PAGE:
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Get What You Want: Selling Your Medical Practice the Right Way


Hospitals and physicians have opposing interests in the sale of a medical practice. Here's how to ensure you get what you want as the seller.

This past week, I had a conversation with in-house counsel for a hospital acquiring my client’s medical practice. As we discussed the open terms of the deal, it became apparent that we shared different goals in the transaction. It is these very opposing objectives that play an important role in how compensation and termination issues are negotiated in a practice sale.

My main goals when negotiating the financial aspects of a physician acquisition include: (a) getting the most money possible for my physician in the practice sale; (b) assuring the physician has a guarantee of employment and best possible compensation; and (c) protecting the physician from termination for failure to meet certain productivity benchmarks and other arbitrary/unanticipated reasons.

The hospital’s concern in negotiating a purchase, on the other hand, is whether the physician will be brought on board only to drop productivity once he or she is no longer in private practice. The hospital, having paid for the practice assets (and possibly tail coverage as well), will be looking to avoid losing more money by keeping an unproductive physician, and to prevent a good employee from easily walking away.

Keeping these opposing interests in mind, the parties must compromise in negotiating the letter of intent and sale documents:

1.  Compensation should be set as high as the hospital is willing, taking into account the physician’s performance in private practice as well as the limitations imposed by federal law.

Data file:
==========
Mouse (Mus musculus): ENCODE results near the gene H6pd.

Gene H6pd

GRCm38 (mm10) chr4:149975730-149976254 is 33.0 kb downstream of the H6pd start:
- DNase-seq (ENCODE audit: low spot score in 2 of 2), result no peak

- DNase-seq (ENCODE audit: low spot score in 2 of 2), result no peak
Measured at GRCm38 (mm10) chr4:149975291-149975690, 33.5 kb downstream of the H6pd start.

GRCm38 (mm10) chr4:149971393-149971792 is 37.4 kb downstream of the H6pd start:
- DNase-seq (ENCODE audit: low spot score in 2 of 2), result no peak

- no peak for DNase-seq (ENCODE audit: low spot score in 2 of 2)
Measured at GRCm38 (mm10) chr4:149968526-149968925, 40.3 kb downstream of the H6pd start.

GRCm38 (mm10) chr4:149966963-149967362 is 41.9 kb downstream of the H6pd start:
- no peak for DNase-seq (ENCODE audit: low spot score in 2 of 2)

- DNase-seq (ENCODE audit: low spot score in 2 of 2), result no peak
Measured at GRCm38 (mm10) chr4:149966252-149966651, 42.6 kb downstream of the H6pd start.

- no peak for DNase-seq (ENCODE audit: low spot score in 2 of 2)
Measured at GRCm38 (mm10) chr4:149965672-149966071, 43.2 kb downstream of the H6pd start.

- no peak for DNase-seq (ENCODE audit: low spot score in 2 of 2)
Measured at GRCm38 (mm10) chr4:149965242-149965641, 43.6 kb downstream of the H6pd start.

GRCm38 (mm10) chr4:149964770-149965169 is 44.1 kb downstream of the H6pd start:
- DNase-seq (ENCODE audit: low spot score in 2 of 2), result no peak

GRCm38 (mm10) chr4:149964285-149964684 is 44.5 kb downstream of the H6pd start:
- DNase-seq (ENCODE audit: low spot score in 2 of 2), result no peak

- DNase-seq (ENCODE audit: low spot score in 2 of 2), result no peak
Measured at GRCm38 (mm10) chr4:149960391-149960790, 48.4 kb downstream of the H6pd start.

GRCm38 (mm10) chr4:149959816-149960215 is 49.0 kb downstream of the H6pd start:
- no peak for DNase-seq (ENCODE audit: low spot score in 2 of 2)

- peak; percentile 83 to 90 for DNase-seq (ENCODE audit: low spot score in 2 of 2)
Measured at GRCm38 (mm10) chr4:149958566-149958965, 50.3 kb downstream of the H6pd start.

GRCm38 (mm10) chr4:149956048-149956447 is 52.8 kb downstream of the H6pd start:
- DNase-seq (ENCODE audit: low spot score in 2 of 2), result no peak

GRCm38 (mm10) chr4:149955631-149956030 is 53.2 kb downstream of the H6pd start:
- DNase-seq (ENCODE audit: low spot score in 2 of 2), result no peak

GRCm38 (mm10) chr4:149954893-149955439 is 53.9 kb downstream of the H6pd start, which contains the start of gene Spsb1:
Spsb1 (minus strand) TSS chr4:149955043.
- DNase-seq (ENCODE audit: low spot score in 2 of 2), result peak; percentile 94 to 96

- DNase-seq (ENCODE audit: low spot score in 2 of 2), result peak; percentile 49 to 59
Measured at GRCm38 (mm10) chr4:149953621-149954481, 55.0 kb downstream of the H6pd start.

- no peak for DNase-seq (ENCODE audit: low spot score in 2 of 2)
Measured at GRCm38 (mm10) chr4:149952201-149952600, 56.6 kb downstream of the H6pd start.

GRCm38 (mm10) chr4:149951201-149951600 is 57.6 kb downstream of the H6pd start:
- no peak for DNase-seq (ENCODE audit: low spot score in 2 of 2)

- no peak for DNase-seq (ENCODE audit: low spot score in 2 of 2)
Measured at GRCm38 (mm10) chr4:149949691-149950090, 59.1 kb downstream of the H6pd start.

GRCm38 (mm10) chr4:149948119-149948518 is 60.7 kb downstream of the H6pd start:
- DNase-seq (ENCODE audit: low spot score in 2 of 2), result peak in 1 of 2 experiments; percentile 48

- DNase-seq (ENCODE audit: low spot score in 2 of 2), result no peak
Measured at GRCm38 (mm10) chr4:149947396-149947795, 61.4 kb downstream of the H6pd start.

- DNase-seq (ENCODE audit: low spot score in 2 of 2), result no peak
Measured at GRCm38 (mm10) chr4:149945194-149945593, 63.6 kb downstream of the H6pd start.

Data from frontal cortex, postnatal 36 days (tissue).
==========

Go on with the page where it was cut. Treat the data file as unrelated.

2.  Consider an approach that rewards the physician’s productivity through a bonus if the compensation cannot be set as high as desired. Make sure the bonus is payable for measurable goals to which the physician agrees. Ideally, the bonus should be payable as often as quarterly and should be payable in the event the physician is terminated for any reason.

3. Lock in some committed period of time that the hospital cannot terminate the physician without cause. If the compensation program has been fairly/reasonably built to take into account the hospital’s concerns, this should not be an issue. This guarantee provides job security for the physician which is usually a priority in such a transaction. If the hospital insists on being able to terminate without cause at any time, consider payment of severance or another financial payout should without cause termination occur.

4.  Always look to have the hospital cover tail costs, if applicable, upon termination of the physician’s hospital employment. Some hospitals may require cost-sharing over a period of time so the physician is incentivized to stay longer. The physician’s goal, however, can still be largely met by assuring that if the physician terminates for cause, or the hospital terminates without cause at any time, the hospital will cover the full cost of the tail.

5.  It is impossible to avoid “for cause” grounds for termination in a physician contract but it’s important to limit grounds for termination which can undo the negotiated benefits. Vague or subjective language involving “disruptive” behavior or the “hospital’s reputation” can be unfairly used against a physician. Require good faith to be used by the hospital and mandate some hearing before a committee or peer review board before termination can occur. The physician, additionally, should receive notice and an opportunity to cure as many of the grounds for termination as possible.

6.  There are typically two restrictive covenants in a sale transaction. The first is found in the Asset Purchase Agreement and the second in the Employment Agreement. While these two restrictive covenants may not be exactly identical, they should be aligned based on negotiation of the parties. I typically try to modify the restrictive covenants so they do not apply in the event the physician is terminated without cause or the physician terminates for cause. The same concerns about restrictive covenants as I have previously discussed will always be at issue: the covenant must be reasonable as to geography, scope, and time limitation.

The process of negotiating a practice sale and a physician’s subsequent employment can work to everyone’s advantage by knowing what to ask for and keeping the goals of each party in mind. Addressing as many of these issues in the letter of intent as possible serves everyone’s best interest.

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